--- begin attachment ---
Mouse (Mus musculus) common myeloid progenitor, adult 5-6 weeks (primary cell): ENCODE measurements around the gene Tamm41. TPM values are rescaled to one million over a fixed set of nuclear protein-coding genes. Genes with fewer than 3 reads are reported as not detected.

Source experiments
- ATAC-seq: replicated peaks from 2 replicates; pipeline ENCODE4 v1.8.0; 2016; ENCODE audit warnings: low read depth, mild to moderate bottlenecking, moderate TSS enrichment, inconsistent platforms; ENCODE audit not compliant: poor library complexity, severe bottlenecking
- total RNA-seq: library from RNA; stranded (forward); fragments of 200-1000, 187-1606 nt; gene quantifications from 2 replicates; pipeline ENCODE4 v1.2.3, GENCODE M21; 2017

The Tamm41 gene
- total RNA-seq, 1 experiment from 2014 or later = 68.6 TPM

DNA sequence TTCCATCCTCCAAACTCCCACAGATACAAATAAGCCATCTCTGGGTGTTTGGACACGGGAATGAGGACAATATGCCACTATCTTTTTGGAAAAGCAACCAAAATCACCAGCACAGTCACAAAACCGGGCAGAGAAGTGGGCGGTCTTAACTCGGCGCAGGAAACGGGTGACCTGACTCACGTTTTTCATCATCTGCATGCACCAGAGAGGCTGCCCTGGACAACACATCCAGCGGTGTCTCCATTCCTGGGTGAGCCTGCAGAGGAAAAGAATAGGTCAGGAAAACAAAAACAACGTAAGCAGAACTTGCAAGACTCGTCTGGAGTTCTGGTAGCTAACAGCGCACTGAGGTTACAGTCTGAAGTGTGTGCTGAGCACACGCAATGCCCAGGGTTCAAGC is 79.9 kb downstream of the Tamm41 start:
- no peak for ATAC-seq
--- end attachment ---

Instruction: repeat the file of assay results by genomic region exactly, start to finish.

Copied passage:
Mouse (Mus musculus) common myeloid progenitor, adult 5-6 weeks (primary cell): ENCODE measurements around the gene Tamm41. TPM values are rescaled to one million over a fixed set of nuclear protein-coding genes. Genes with fewer than 3 reads are reported as not detected.

Source experiments
- ATAC-seq: replicated peaks from 2 replicates; pipeline ENCODE4 v1.8.0; 2016; ENCODE audit warnings: low read depth, mild to moderate bottlenecking, moderate TSS enrichment, inconsistent platforms; ENCODE audit not compliant: poor library complexity, severe bottlenecking
- total RNA-seq: library from RNA; stranded (forward); fragments of 200-1000, 187-1606 nt; gene quantifications from 2 replicates; pipeline ENCODE4 v1.2.3, GENCODE M21; 2017

The Tamm41 gene
- total RNA-seq, 1 experiment from 2014 or later = 68.6 TPM

DNA sequence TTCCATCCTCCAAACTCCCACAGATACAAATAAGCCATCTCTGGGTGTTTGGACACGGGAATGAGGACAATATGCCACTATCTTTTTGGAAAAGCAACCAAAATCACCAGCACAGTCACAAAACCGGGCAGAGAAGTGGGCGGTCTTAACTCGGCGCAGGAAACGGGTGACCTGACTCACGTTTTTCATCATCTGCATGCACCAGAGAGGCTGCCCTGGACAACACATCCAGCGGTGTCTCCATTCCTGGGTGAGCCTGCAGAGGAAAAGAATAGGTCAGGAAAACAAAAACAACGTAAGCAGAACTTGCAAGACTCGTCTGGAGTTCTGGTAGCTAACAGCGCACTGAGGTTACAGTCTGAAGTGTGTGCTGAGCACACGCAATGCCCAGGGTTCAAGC is 79.9 kb downstream of the Tamm41 start:
- no peak for ATAC-seq